This traditional Lebanese garlic sauce (or "toum") is packed full of garlicky flavor and spreads as easily as softened butter. Commonly served with shish tawook or even just as a dip for pita bread, if you love garlic this is for you!
Today, I continue my love letter to Middle Eastern food! I teased this recipe when I posted the Perfect Pillowy Pita Bread recipe a few weeks ago, and I am HERE TO DELIVER!
This Lebanese garlic sauce, sometimes called "toum," was another delicious item that I discovered for the first time the summer I worked at a Middle Eastern restaurant. To be completely honest, I didn't know a whole lot about Middle Eastern food when I applied there. I remember the manager asking me which foods I liked to eat from the restaurant during my interview and all I could come up with was the crushed lentil soup...which in his eyes was probably only a slight step up from the kids chicken fingers.
But omg I am so happy that I got that job. Working there opened up my eyes to so many amazing foods, like hummus, fattoosh, falafel, grapeleaves, shawarma, ghallaba, garlic sauce, baklava...I could go on and on.
I got hooked on this garlic sauce right from the beginning (it certainly assisted in my habit of eating 12+ pieces of pita bread per shift), and I was flabbergasted when the manager told me it was made of just garlic, lemon juice, salt and oil. Say, what now? I thought for sure there was mayo or yogurt or something like that in there...it just didn't make sense! But it's TRUE!
The key to making this magical sauce is to add the oil and lemon juice very slowly to create an emulsion. The oil needs time to get broken up by the food processor blades and mingle with the other ingredients - if you add oil too quickly, the oil droplets will all just join back together and your sauce will be oily & chunky instead of creamy & homogenous.
I used to hoard my little to-go containers of garlic sauce whenever I got takeout, so I was SO HAPPY when I figured out I could make it at home! I love eating this just as a dip with pita bread (like with Perfect Pillowy Pita Bread...duh!). It's also great spread on sandwiches (I use rotisserie chicken to make my own little homemade chicken pita!), on meat (kebobs, grilled chicken or steak, etc.) but I also love to use it for roasting vegetables. I've even put it in salad dressings like the Garlicky Red Wine Vinaigrette! You can use it in tons of recipes that call for minced garlic, it's great because it adds the flavor of garlic but without the chunks of garlic cloves.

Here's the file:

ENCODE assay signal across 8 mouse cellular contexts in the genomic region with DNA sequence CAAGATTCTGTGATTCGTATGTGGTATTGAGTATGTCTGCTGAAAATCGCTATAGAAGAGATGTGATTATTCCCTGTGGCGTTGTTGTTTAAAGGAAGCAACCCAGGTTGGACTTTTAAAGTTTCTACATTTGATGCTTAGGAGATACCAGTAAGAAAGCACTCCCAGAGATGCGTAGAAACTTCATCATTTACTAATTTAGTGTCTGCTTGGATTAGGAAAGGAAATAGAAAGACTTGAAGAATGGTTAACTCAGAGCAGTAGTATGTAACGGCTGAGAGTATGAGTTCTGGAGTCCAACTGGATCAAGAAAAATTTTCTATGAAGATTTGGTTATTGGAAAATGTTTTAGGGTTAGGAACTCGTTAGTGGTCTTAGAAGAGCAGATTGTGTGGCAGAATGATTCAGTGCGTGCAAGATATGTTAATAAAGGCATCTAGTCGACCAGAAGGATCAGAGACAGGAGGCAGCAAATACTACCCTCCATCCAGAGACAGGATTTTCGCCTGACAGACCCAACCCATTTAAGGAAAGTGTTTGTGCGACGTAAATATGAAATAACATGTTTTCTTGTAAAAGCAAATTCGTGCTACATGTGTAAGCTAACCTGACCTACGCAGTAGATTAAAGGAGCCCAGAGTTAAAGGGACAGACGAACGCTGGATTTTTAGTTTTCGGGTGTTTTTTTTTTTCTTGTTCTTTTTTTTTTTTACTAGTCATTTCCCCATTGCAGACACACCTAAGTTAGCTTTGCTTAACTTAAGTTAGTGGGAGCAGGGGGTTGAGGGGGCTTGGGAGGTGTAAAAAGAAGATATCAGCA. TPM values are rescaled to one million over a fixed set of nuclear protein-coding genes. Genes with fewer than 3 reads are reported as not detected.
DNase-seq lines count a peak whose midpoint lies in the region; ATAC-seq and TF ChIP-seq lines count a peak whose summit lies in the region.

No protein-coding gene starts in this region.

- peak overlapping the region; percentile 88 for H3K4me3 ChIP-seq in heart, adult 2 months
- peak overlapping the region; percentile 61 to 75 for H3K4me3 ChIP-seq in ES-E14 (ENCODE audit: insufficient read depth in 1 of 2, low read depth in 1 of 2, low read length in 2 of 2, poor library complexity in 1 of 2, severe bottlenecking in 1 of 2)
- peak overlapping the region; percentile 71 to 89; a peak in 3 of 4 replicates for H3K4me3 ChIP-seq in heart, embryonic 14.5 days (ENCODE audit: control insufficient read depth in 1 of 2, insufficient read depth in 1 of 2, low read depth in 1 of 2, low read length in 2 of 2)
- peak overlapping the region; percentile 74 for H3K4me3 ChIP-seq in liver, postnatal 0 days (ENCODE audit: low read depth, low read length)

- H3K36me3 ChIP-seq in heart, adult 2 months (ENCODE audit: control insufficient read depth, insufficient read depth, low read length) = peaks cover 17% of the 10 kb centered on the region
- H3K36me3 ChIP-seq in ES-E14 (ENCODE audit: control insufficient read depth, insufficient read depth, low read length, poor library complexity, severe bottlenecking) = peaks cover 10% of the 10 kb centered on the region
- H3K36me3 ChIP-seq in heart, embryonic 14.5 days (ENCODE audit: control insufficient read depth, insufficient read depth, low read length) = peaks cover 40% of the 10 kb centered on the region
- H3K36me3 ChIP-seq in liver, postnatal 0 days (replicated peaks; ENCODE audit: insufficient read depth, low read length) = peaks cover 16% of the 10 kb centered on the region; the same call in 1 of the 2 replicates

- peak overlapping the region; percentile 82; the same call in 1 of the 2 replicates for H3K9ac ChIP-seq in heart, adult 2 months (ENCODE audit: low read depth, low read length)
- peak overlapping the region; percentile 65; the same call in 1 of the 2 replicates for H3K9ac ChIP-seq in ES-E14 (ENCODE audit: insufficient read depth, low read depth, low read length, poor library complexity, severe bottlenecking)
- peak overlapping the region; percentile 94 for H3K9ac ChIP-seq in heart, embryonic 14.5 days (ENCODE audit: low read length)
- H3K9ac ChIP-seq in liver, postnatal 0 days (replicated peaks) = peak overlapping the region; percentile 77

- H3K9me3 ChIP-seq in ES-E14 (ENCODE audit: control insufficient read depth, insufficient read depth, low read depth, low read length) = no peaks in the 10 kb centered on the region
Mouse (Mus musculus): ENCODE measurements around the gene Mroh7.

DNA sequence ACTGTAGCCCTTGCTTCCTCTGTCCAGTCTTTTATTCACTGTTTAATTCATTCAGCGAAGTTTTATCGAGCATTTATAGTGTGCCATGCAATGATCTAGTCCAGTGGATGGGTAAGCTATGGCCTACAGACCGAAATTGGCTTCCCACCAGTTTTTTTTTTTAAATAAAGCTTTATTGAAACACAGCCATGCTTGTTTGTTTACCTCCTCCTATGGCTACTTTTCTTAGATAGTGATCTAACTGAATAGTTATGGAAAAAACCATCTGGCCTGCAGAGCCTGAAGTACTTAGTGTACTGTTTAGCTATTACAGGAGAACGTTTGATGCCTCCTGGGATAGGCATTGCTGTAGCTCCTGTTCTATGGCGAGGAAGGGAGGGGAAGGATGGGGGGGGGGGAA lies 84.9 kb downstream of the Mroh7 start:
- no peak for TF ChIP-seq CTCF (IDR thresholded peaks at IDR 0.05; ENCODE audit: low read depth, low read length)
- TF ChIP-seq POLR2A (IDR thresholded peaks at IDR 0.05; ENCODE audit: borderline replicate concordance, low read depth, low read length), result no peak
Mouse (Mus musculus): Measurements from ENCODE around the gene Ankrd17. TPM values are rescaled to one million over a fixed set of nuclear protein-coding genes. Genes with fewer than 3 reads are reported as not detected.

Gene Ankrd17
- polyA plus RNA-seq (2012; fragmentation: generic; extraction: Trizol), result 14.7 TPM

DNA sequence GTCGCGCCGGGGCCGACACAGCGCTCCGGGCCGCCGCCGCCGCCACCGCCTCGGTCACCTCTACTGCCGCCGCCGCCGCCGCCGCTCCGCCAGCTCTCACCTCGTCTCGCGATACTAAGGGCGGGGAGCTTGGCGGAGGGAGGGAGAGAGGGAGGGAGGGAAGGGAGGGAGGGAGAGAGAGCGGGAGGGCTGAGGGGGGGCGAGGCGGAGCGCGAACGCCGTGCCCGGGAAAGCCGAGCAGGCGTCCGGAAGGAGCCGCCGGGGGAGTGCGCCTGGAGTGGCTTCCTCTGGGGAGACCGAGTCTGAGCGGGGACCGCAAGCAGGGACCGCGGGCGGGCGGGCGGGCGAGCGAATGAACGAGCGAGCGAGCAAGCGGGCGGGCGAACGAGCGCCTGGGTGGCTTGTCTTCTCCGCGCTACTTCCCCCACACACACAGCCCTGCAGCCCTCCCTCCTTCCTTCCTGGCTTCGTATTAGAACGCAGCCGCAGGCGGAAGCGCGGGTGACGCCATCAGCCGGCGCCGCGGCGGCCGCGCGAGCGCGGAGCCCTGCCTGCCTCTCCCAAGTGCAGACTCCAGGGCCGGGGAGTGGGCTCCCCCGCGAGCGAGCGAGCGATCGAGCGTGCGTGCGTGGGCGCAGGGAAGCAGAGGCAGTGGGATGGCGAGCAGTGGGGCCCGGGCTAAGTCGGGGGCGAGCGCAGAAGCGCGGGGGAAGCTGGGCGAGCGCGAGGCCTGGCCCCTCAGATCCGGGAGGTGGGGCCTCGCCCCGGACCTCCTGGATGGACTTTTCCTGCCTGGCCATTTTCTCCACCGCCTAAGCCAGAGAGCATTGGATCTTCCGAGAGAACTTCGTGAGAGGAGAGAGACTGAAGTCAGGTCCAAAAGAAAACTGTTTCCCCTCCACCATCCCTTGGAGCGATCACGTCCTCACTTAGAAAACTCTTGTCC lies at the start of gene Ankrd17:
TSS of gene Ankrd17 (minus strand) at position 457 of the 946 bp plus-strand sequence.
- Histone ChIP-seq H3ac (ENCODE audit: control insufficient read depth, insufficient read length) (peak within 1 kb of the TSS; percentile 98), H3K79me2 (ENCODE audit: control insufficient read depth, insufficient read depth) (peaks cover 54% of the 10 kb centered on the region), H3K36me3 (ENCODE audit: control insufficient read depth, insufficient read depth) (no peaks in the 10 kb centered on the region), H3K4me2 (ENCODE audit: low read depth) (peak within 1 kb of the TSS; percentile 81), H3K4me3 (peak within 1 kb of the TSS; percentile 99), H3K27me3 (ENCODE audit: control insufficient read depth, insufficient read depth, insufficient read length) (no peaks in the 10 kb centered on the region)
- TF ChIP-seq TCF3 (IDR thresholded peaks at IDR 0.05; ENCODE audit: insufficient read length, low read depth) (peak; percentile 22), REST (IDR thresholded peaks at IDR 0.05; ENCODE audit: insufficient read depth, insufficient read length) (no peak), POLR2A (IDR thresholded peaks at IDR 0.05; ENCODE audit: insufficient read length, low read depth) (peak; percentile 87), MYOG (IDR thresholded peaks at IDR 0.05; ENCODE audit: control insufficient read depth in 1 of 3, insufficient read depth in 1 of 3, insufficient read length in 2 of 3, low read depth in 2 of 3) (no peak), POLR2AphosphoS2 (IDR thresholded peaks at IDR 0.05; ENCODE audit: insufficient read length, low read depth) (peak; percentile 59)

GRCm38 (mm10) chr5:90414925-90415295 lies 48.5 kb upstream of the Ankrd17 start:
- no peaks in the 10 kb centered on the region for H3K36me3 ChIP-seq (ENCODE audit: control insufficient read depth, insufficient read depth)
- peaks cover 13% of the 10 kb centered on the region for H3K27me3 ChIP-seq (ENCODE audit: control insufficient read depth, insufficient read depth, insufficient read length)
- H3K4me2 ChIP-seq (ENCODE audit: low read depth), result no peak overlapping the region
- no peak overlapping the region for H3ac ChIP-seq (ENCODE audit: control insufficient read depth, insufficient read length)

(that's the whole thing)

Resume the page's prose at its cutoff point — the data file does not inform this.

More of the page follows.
One warning: I wouldn't recommend eating this before a date, because it is STRONG. Like - you'll be breathing garlic fire for a little while afterward.
Or maybe you and your date can both eat it and then it won't matter because you'll both be garlicky, win-win!
Trust me, you need this garlic in your life. Yummy noises await you!
This traditional Lebanese garlic sauce (or "toum") is packed full of garlicky flavor and spreads as easy as softened butter. Commonly served with shish tawook or even just as a dip for pita bread, if you love garlic this is for you!
- 1 cup fresh garlic cloves, peeled
- 1 tsp kosher salt
- 3 cups canola or vegetable oil
- juice of 1 lemon (about 2-3 Tbsp)
Add the garlic cloves and salt to the bowl of a large food processor. Process for about 10 seconds. Stop, scrape down the sides and run for another 10 seconds or so until all the garlic cloves are nicely minced.
Turn the food processor back on. Through feed tube, start adding 1/2 cup of oil VERY slowly in a thin stream.
It's crucial to add everything very slowly so that the ingredients emulsify into the right texture. If you go too fast, the mixture can break and the oil & garlic wont properly combine.
After adding the first half cup of oil, slowly add 2 teaspoons of lemon juice. If you feel you need to, you can stop the food processor and scrape down the sides to make sure everything is getting combined. Repeat, alternating remaining oil in 1/2 cup increments and lemon juice in 2 teaspoon increments until all ingredients have been incorporated.
The end product should be thick and creamy looking like mayonnaise or softened butter. Transfer mixture to an airtight container and store in the refrigerator. Eat with pita bread, spread on sandwiches, on meat, use for roasting vegetables, the possibilities are endless!
The garlic flavor in this is very strong, and it's supposed to be! Some recipes call for up to 4 or 5 cups of oil to the same amount of other ingredients, but I find that makes it greasy and not as garlicky. If you want to cut the garlic flavor a little, in a separate bowl mix some of the garlic sauce with a little bit of mayo, greek yogurt or sour cream.
Use a flavorless oil for this recipe. I would not recommend extra virgin olive oil because the taste is too strong, and if olive oil is in the food processor for an extended period of time it gets bitter.
Adapted from Mama's Lebanese Kitchen